Are Treadmill Dancing Workouts Serious? Yes. A Treadmill Specialist Explains How to Do it Right

If you’re a pure strength athlete, you may have never been much of a cardio enthusiast. Your tendency has always been to look at cardio as a necessary evil that you need for your heart health. That’s when you scroll through TikTok and find influencers and weekend warriors alike dancing on treadmills. And suddenly, the treadmill looks…kind of fun.

Still, the footwork looks pretty complicated. The good news? You can pull off a treadmill dancing workout even if you have two left feet. We asked the Certified RRCA Run Coach Ludgina Dieujuste, who runs the YouTube channel Treadchic, to give us some insight into these kinds of workouts. She also gave us three workouts you can try out — and if it can spice up your cardio routine, why not?

What Is Treadmill Dancing? 

Treadmill dancing is precisely what it sounds like. It’s the act of combining dance choreography with walking on a treadmill to create an entertaining workout set to music. Treadmill dance routines can include complex dance steps like the cha-cha, originating from Cuba, Zumba, and hip-hop. 

[Read More: Hip Hop Wellness Explorer (w/stic from Dead Prez)]

Don’t let all this intimidate you if you’ve got no coordination or rhythm to speak of. Your workout can also consist of simple rhythmic hand gestures and head movements.

Try These 3 Treadmill Dancing Workouts 

If you feel like adding some vibrant movements to your treadmill routine, here are three treadmill dance workouts that are safe and simple, yet strenuous enough to be a true workout. Dieujuste, who created these workouts, suggests that you begin with a brief dynamic warm-up before diving into each of these routines.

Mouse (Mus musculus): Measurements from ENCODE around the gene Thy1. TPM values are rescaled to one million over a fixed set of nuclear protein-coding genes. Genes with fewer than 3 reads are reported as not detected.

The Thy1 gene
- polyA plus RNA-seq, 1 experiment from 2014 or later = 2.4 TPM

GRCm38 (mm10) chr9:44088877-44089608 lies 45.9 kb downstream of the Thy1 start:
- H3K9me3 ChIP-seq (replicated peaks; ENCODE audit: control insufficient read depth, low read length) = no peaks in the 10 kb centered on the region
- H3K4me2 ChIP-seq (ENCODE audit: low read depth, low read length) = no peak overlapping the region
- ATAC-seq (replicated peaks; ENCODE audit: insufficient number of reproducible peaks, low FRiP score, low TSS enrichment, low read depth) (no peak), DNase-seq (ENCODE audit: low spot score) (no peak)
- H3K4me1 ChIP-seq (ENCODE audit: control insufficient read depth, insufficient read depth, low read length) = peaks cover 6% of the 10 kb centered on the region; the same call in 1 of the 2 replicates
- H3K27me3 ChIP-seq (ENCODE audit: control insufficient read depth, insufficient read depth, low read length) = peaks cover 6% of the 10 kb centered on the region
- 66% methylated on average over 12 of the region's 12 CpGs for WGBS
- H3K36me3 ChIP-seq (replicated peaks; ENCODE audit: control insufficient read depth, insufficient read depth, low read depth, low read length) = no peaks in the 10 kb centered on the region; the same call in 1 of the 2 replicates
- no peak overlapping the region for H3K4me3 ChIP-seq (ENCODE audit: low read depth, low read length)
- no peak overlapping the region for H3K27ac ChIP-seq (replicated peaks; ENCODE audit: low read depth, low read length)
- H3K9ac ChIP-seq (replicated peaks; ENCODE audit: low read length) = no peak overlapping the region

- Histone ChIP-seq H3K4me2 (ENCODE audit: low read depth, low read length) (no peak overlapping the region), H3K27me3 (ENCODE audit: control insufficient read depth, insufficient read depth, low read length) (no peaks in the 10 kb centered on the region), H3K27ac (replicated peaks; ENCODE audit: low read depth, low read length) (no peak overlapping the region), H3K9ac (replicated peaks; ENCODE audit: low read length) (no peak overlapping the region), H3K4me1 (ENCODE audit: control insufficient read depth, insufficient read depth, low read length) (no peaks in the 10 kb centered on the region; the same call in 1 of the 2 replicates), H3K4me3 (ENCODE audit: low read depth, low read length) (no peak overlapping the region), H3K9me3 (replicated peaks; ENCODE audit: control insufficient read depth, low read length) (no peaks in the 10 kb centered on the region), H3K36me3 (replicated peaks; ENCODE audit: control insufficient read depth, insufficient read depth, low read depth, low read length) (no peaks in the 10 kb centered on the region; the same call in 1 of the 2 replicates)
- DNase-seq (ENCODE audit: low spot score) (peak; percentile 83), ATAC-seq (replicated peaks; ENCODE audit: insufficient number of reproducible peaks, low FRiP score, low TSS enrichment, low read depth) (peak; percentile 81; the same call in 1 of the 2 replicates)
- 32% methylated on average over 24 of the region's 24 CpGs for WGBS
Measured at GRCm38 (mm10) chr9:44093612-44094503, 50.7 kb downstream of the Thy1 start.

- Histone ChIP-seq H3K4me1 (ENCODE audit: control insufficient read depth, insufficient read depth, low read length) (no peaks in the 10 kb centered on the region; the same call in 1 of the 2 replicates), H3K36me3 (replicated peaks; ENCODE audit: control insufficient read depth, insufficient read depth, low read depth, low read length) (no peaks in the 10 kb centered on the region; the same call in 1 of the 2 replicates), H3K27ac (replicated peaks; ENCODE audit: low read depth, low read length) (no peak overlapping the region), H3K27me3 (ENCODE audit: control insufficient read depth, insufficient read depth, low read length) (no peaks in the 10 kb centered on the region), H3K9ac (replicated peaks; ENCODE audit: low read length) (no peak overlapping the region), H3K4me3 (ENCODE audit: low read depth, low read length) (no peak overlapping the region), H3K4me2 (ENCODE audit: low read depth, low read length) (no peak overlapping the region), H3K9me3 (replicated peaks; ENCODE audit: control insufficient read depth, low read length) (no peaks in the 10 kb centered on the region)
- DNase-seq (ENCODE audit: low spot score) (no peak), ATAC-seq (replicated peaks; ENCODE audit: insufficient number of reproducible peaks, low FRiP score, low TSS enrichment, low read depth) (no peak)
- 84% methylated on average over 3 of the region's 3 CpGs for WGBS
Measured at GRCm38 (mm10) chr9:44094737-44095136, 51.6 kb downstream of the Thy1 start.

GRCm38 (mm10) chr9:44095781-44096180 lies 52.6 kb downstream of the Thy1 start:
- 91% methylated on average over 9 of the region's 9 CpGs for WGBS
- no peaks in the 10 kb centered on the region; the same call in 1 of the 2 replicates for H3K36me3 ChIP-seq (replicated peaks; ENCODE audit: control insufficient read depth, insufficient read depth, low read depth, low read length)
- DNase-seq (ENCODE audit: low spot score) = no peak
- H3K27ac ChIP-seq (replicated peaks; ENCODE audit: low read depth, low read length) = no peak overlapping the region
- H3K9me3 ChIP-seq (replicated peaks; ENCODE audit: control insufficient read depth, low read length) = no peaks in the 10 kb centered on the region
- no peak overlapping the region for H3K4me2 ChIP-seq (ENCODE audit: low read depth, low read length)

Walk and Side Shuffle

Incline Pyramid with Arm Movement

The Medley

1. Walk and Side Shuffle

This is a simple workout to familiarize yourself with rhythmic walking. You’re not aiming for speed here — in fact, please go slowly, especially until you feel completely comfortable and confident. Even then, you’ll want to exercise caution. Keep the belt speed lower than your normal walking pace, particularly when you’re shuffling. Only increase the speed gradually.

The Workout

Perform these rounds 10 times.

How Often to Do This Workout: This is pretty low-impact, so you can do it daily if you want!


Make it Easier: Replace the side shuffles with a less complex simple side-step.

Make it Harder: Replace all of the walking with shuffle steps, or double the workout length.

Coach’s Tip: Always have your hands free and ready to catch yourself on the railing (and make sure your running shoes are tied!).

2. Incline Pyramid with Arm Movement

What’s a dance party without some arm action? Sure, in the gym, we typically think about the best arm exercises in terms of barbells and dumbbells. But on the treadmill, you’ll transform your traditional curls and presses into dance.

The Workout

Perform these rounds two times.

Throughout the entire workout, keep your arms out and away from the treadmill’s support arms. You’ll get a lot more tired, a lot more quickly, than you think.

How Often to Do This Workout: If your arms are up for it, you can do it every day.


Make it Easier: Allow yourself to hold the treadmill and do a regular walk every other minute.

Make it Harder: Spend two straight minutes at each incline level up to incline five, and remain there for the final 10 minutes.

Coach’s Tip: This workout is intended to get you comfortable with keeping your arms free from the treadmill at every relevant incline. Move your arms freely, but maintain your balance.

3. The Medley

When you’re ready to up the ante and get super involved in the dance party (instead of bobbing your head on the side of the dance floor), Dieujuste recommends adding different walking patterns and even kicks to your routine. Yes, you’ll be doing exercises, but don’t forget to turn the music up — be as rhythmic as you can be here. (It’ll add to the fun, we promise.)

The Workout

Perform these rounds two times (switching sides in the second round where appropriate.)

How Often to Do This Workout: Again, this is pretty low-impact, so you could do it every day.


Make it Easier: Replace the low squat walk with a simpler movement or with a regular walk, as the incline is relatively high.